GOP women form PAC to back pro-business female candidates

THE POLITICAL GAME

January 26, 1994|By Robert Timberg | Robert Timberg,Staff Writer

In 1930, Lulu Wilson Boucher, an Allegany County schoolteacher, became the first Republican woman elected to the Maryland General Assembly. She served in the House of Delegates for 15 years.

Today, 64 years later, GOP women hold five seats in the 188-member state legislature, all in the House. Of six county executives in the state only one, Harford's Eileen M. Rehrmann, is a woman, and she's a Democrat. Female Republicans occupy 21 of 216 elected county posts around the state.

Not good enough, says a group of GOP professional women who have banded together to form a new political action committee known as Join RSVP (Republicans to Secure Victory in Public Office Inc.)

At a kickoff news conference in Annapolis Monday, Rebecca L. Besson, who chairs the group, explained its mission. Party and gender, it seems, will get a candidate in the door, but she'll leave empty-handed if she doesn't have a pro-business bent.

"We will be supporting responsible women leaders who are committed to providing an environment conducive to economic growth and jobs in the private sector," said Ms. Besson, who heads Baltimore's Delta Chemical Corp. "This is only the beginning of what we hope will be a catalyst to encourage more pro-business women to run for public office."

The organization has registered with the state election board as a political action committee. Under state law, a PAC may contribute up to $6,000 to a candidate during the four-year election cycle.

RSVP leaders say they have raised $10,000 in seed money through individual and corporate contributions, which are legal in state elections, and that they hope to have $100,000 for distribution to candidates by September.

The news conference drew many of the state GOP's leading women, including gubernatorial candidates Helen Delich Bentley, the 2nd District congresswoman, and Ellen R. Sauerbrey, the House of Delegates minority leader.

Carolyn T. Burridge, a chemical industry lobbyist in Annapolis, helped put the organization together and was to have served on the board of directors.

Though she could legally have done so, she said she decided against it to avoid creating confusion or misperceptions about the group's mission, which is to elect candidates, not lobby them.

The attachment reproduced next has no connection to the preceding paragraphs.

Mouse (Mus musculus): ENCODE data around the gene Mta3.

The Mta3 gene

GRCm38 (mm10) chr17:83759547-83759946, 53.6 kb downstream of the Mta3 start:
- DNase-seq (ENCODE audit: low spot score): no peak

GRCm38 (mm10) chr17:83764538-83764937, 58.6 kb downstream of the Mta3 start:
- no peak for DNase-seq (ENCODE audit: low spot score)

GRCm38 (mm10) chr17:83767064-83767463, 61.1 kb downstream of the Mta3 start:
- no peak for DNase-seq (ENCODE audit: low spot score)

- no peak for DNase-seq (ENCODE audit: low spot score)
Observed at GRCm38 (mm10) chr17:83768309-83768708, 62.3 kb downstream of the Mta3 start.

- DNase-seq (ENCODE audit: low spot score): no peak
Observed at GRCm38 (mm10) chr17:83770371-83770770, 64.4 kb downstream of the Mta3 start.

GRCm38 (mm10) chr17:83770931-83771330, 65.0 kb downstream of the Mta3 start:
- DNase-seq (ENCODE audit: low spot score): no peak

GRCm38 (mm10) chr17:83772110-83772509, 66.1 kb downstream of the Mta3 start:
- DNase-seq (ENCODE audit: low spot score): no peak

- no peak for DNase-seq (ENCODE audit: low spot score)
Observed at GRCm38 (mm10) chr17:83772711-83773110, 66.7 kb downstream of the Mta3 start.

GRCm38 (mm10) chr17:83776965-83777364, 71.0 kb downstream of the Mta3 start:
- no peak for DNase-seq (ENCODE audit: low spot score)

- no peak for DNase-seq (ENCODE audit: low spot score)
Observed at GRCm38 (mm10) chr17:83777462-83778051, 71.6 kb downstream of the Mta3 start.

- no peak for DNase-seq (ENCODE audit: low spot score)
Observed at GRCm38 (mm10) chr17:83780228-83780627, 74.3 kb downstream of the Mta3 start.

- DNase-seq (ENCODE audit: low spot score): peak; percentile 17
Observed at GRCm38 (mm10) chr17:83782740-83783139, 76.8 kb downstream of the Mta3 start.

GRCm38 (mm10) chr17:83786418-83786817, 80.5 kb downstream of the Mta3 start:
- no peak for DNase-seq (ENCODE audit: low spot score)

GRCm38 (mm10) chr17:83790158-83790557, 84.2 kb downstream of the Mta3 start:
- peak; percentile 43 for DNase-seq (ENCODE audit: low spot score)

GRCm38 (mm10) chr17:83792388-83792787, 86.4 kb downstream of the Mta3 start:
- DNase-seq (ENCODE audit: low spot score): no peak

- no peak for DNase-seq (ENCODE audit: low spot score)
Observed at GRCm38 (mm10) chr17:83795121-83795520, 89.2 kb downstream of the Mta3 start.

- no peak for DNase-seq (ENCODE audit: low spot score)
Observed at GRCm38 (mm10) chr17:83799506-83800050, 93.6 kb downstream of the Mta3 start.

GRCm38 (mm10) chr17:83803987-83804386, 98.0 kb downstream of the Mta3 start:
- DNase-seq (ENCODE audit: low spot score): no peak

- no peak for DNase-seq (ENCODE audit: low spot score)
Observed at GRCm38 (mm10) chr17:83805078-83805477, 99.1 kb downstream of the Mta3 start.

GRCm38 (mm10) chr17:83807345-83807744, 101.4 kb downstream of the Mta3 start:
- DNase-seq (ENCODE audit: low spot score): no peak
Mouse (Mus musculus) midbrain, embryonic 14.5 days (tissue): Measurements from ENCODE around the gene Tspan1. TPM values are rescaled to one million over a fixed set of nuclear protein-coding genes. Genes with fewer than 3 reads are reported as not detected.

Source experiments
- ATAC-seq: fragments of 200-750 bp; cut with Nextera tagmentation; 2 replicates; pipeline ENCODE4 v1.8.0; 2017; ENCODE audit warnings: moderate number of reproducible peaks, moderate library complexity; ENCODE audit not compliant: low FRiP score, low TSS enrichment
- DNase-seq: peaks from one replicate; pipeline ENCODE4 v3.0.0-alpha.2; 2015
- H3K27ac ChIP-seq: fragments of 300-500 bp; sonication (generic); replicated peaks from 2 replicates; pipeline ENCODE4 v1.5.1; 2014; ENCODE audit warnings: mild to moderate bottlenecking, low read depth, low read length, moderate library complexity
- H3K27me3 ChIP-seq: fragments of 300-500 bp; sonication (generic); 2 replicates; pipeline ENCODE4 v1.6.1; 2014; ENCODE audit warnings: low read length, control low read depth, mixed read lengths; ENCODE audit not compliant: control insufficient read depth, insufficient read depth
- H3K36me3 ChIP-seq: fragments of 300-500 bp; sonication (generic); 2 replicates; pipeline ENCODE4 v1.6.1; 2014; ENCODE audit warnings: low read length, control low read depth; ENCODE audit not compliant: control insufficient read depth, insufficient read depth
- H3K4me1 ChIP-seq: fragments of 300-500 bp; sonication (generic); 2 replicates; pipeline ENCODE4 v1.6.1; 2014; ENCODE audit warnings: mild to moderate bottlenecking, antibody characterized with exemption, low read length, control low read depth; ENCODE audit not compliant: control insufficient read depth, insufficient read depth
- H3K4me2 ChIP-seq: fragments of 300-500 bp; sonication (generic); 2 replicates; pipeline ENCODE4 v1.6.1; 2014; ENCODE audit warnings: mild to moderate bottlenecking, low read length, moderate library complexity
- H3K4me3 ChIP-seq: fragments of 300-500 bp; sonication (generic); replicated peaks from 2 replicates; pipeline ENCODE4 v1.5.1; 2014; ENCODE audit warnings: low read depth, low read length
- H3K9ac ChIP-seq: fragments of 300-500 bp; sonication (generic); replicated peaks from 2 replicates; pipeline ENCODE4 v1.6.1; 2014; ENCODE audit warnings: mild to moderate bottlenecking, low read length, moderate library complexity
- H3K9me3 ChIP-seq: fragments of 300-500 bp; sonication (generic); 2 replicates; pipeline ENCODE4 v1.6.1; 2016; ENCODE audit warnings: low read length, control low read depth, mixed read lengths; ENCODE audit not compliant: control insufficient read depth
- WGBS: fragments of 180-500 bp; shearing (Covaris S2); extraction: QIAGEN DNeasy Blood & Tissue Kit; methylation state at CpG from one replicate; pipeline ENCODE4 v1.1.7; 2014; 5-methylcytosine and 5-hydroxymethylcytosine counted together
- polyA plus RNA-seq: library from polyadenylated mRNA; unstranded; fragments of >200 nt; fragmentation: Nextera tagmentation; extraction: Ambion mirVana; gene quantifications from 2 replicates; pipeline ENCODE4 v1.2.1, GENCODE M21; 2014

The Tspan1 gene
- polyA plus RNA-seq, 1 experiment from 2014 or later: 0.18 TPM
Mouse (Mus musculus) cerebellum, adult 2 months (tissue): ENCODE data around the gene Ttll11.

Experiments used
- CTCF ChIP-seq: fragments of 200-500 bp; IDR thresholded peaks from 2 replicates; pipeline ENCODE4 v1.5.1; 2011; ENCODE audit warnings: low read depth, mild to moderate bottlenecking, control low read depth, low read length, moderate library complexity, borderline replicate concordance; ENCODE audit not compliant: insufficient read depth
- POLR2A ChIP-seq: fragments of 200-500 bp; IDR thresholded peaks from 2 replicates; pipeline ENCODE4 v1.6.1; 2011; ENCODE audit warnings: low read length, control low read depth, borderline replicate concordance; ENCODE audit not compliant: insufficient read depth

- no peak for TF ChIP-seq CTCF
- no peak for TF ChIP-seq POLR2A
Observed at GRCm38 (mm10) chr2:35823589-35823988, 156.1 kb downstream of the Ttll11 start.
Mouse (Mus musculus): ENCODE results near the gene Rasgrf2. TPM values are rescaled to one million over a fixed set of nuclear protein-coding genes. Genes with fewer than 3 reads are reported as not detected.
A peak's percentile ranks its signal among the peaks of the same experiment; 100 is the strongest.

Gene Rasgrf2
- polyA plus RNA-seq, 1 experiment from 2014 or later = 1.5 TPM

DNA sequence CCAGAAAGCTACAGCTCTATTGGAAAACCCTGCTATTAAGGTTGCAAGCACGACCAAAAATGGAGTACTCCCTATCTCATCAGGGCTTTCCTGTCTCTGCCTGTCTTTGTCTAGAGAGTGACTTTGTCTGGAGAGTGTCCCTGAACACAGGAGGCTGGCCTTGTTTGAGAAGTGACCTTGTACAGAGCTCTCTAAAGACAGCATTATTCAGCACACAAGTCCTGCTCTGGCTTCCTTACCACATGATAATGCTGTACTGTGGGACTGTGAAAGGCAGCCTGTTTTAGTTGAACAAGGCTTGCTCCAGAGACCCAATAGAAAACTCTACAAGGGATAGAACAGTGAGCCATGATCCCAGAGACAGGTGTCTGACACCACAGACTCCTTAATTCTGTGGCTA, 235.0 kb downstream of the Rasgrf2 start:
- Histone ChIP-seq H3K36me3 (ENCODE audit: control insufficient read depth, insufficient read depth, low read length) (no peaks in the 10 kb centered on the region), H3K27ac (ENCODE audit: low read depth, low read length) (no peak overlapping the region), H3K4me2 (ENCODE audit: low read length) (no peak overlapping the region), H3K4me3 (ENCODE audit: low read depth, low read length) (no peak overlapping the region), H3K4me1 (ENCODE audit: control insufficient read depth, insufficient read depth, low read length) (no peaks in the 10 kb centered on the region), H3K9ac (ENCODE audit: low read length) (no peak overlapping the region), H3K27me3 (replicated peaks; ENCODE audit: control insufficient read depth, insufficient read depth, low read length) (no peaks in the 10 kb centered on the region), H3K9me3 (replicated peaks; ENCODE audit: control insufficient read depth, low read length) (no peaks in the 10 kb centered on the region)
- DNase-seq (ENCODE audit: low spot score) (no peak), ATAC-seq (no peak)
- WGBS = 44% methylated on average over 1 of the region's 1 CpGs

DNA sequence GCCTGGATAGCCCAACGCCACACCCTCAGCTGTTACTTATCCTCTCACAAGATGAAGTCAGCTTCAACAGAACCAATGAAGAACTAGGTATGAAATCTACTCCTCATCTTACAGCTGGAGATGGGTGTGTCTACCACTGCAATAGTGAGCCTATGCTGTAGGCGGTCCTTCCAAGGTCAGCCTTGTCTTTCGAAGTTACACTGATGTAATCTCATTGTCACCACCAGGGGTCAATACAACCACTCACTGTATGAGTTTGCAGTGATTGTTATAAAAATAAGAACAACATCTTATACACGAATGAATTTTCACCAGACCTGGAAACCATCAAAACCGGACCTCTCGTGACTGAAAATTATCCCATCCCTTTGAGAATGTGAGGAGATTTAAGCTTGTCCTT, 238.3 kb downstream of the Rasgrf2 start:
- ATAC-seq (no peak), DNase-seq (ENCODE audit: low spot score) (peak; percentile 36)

Comings and goings

State Sen. Mary H. Boergers, a Democratic gubernatorial candidate, has hired a new campaign manager, Kevin Keefe, to replace Jennifer Sosin, who resigned in December because of unanticipated family obligations.

Mr. Keefe, 35, had been working for the Keefe Co., one of Washington's most influential lobbying companies. It's headed by his father, veteran Washington hand Robert J. Keefe.

The younger Mr. Keefe has run a number of campaigns, according to Boergers campaign spokeswoman Claire R. Hassett, most recently the successful long-shot congressional bid of Stephen L. Neal in Winston-Salem, N.C., in 1992.

One of Ms. Boergers' Democratic rivals, Prince George's County Executive Parris N. Glendening, is looking for a new campaign press secretary in the wake of Brian Morton's abrupt departure two weeks ago after little more than a month on the job.

On reporting to work Dec. 1, Mr. Morton was reunited with Emily Smith, who had just taken over as Mr. Glendening's campaign manager. Ms. Smith and Mr. Morton had worked together in similar posts in the 1992 Clinton-Gore campaign.

Mr. Morton would say only, "We parted ways. Emily and I are still good friends. I still believe in Parris Glendening." Said Ms. Smith, "It just didn't work out."

Mr. Morton, 32, left his job as Baltimore Rep. Kweisi Mfume's press spokesman to join the Glendening operation.

In another statewide race, recently retired Marine Lt. Col. Ralph C. "Rocky" Rosacker has joined Republican William E. Brock's senatorial campaign staff as a regional field coordinator.

Oops

Last week's column noted that state Sen. Julian L. Lapides, effectively deprived of his political base through redistricting, might move to his mother-in-law's home in Mount Vernon. Actually, the home is in Mount Washington.

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